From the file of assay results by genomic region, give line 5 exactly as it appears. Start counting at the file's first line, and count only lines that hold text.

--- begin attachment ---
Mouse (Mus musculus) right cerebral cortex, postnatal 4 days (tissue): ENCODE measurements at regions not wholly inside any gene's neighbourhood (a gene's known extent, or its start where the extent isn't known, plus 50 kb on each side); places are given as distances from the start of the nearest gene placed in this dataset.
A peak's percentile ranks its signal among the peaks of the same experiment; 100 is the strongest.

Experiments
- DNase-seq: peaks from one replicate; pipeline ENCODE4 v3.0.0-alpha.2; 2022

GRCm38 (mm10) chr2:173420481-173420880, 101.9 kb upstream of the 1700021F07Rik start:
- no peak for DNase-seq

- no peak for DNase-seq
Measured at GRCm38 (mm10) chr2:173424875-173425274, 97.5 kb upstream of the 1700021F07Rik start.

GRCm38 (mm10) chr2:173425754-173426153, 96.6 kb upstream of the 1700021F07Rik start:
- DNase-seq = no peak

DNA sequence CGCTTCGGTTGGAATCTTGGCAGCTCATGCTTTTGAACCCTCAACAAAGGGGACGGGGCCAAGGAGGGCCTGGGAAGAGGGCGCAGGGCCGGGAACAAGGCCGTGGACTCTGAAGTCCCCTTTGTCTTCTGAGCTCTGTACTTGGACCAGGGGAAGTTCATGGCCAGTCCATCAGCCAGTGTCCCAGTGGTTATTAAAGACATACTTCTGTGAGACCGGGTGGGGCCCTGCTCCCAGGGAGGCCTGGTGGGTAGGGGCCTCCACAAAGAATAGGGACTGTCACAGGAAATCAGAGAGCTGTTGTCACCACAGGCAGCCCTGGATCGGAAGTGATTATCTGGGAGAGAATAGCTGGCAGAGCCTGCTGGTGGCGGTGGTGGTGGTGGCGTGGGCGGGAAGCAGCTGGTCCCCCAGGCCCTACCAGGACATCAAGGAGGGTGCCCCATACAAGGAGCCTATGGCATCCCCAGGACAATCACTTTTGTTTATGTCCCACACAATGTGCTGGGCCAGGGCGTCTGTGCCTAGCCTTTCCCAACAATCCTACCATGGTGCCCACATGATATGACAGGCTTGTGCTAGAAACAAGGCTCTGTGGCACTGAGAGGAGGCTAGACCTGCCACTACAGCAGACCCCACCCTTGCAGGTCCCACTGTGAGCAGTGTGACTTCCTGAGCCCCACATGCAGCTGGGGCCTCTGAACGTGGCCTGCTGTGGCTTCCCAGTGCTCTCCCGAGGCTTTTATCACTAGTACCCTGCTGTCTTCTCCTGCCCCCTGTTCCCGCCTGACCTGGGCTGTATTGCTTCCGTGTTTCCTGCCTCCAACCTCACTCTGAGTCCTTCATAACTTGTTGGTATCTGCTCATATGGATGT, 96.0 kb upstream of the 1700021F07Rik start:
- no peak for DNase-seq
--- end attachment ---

GRCm38 (mm10) chr2:173420481-173420880, 101.9 kb upstream of the 1700021F07Rik start: